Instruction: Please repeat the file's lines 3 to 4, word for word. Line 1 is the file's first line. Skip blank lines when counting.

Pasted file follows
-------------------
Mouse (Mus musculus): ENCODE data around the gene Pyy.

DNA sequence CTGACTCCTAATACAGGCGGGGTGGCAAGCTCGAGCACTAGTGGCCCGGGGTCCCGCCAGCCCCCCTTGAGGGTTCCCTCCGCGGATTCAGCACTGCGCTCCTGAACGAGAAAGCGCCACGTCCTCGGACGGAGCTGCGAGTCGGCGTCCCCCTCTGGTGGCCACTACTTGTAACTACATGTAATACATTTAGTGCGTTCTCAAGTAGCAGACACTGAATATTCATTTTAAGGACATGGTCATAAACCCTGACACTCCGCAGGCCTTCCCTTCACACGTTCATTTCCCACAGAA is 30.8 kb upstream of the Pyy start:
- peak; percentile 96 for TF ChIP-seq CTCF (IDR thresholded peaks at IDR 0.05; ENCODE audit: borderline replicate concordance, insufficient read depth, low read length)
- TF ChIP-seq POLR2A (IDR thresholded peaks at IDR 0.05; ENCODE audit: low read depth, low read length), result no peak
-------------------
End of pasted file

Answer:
- peak; percentile 96 for TF ChIP-seq CTCF (IDR thresholded peaks at IDR 0.05; ENCODE audit: borderline replicate concordance, insufficient read depth, low read length)
- TF ChIP-seq POLR2A (IDR thresholded peaks at IDR 0.05; ENCODE audit: low read depth, low read length), result no peak